The National Curriculum states that:
The level descriptions provide the basis for making judgements about pupils’ performance at the end of Key Stages 1, 2 and 3. At Key Stage 4, national qualifications are the main means of assessing attainment in National Curriculum subjects.
|Range of levels within which the great majority of pupils are expected to work||Expected attainment for the majority of pupils at the end of the key stage|
|Key stage 1||1-3||at age 7||2|
|Key stage 2||2-5||at age 11||4|
|Key stage 3||3-7||at age 14||5/6|
If we extend this, we can make some simple ‘rule of thumb’ judgements for levels in Years 7, 8, and 9. The table below shows roughly which levels students in each year should be attaining.
|Projected GCSE grade |
(ie with 2 years more study)
The ‘Projected GCSE grade’ is a guide only. One of the problems with using the level descriptions in Art and Design (as with other foundation subjects) is that this is based on unmoderated teacher assessment. It may be helpful then to relate judgements to the moderated national standards in GCSE in this way. More experienced teachers can look at work in Year 9 and have a fairly good idea of where that student will be in two years’ time with further study in art.
However, if we are to use the levels directly, the language in which they are written is not especially useful for assessing progression clearly. It is certainly not written in a form that students can access.
The following table addresses this issue by simplifying aspects of the language of the Art and Design level descriptions. It turns them into a form that is more useful both for assessment and also for setting tasks which can create evidence for making appropriate judgements about where students are at the end of Year 9.
Assessment in Art and Design
|Explore and investigate||Understand||Evaluate and develop|
|3||You can explore ideas and investigate using materials||You are aware of other artists (style and context)||You can visually adapt and improve your work|
|4||You can explore ideas and investigate using materials||You can comment on the work of other artists (style and context)||You can visually adapt and improve your work and combine and organise ideas|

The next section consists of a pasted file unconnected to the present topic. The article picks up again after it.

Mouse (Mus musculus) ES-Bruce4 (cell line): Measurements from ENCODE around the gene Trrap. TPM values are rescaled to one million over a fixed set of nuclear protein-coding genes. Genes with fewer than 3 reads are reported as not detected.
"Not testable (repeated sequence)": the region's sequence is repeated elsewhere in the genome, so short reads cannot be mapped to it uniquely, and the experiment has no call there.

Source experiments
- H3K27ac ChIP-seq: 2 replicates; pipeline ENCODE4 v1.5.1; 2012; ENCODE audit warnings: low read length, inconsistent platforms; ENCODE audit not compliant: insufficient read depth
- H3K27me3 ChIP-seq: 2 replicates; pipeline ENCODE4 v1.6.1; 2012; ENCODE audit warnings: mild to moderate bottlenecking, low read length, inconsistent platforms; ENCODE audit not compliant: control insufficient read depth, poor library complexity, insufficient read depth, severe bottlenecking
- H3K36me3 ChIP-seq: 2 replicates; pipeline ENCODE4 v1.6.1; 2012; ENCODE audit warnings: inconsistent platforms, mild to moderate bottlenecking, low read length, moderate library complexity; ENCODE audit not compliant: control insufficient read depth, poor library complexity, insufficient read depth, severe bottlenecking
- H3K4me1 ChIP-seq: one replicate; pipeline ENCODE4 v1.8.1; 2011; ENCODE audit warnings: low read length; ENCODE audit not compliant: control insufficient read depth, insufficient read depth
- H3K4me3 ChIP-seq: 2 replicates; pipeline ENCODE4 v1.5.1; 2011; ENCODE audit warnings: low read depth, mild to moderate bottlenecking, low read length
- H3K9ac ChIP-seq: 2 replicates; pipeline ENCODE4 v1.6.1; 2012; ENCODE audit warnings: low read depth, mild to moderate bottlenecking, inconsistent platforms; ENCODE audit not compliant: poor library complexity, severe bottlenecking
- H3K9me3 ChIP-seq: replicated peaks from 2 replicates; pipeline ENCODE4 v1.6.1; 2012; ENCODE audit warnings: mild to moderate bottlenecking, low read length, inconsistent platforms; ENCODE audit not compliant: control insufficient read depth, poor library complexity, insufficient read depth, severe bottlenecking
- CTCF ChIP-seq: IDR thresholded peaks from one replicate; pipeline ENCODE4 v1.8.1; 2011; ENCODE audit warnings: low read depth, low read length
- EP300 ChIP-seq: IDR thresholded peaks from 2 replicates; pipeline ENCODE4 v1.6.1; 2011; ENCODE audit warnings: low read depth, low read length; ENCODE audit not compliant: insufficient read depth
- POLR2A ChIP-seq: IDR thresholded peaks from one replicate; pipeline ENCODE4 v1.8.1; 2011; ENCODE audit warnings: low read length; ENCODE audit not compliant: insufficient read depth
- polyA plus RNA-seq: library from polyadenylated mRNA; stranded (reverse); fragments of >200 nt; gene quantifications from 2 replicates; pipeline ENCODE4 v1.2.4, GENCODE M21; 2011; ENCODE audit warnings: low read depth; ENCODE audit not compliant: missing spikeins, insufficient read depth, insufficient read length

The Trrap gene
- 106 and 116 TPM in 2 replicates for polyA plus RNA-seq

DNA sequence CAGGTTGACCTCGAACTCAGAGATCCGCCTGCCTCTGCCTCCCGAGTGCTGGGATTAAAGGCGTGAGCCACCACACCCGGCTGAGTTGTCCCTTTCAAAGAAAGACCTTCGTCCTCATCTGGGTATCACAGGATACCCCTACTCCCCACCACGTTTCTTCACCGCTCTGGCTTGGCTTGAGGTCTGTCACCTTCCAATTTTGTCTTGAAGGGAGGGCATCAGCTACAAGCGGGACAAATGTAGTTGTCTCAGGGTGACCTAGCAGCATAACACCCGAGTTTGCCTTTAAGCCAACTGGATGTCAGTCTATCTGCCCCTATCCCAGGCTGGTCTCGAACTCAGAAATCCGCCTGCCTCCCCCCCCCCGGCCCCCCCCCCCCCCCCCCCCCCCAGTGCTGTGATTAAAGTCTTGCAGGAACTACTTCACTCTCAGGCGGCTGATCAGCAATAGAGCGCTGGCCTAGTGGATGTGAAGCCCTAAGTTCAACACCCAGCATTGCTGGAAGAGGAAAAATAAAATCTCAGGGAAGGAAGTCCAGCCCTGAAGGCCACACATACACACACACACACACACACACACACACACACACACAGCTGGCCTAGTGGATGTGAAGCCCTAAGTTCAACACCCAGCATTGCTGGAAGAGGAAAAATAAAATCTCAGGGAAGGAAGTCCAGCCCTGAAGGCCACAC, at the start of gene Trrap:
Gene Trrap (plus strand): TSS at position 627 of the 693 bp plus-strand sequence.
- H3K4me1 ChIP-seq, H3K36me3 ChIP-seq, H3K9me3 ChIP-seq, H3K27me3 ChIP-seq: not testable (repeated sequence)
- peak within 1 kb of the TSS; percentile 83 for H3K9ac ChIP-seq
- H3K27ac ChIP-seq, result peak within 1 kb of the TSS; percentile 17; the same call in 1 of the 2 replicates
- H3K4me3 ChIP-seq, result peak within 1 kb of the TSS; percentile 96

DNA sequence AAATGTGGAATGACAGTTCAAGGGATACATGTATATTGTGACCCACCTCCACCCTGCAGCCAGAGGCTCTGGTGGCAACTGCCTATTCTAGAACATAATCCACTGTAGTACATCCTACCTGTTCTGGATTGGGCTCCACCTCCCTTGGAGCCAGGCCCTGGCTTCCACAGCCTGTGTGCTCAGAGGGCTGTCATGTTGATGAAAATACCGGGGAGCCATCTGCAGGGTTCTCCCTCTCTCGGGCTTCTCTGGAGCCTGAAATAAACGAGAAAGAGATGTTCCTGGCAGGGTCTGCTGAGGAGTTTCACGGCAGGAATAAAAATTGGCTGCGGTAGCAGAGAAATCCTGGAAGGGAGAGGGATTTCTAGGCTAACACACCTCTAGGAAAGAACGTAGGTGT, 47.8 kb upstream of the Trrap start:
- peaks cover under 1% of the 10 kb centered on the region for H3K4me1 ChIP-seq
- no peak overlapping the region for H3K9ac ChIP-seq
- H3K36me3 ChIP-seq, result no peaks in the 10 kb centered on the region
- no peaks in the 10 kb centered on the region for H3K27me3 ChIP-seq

|5||You can explore ideas and use materials to develop a project with guidance||You can be guided to make a personal response to the work of other artists (style and context)||You can visually adapt and refine your work and analyse and comment on images|
|6||You can explore ideas and use materials to develop a project with some independence||You can show some independence in making a personal response to the work of other artists (style and context)||You can visually adapt, refine and evaluate your work and take account of the response of your audience|
|7||You can explore ideas and use materials to develop a project with independence and confidence, with skill in handling visual and tactile qualities||You can make judgements that support a personal response to the work of other artists (style and context)||You can visually adapt, refine, analyse and evaluate your work to produce work of good quality and take account of the response of your audience|
|8||You can appreciate and use the potential of materials and processes to develop ideas and meanings with skill in handling visual and tactile qualities||You can research, document and present information on the style and context of other artists’ work that assists the development of personal ideas||You can visually adapt, refine, analyse and evaluate your work to produce work of high quality and take account of the response of your audience|
This table has also been provided as a handout:
The assessment sheets included here provide the opportunity to assess projects formally. Generally, this is carried out when a project is complete; however, formative assessment towards the end is often very useful.
As Art and Design teachers, we are very used to giving lots of verbal feedback and assistance to students, indeed, this is at the heart of Art and Design teaching. However, the assessment which can be carried out using the provided sheets gives us a different type of opportunity, and a clear way of providing feedback to the student.
As a variation, the target section on the teacher’s sheet can be completed in the lesson by the student and used in the same lesson as a discussion point. The teacher can then either validate the target by signing it, or make an addition or change if appropriate. This has proved to be a really useful way to focus students on what they need to do to improve their own learning. Note that these sheets can be adapted for use in your own situation.
A class assessment sheet has also been provided: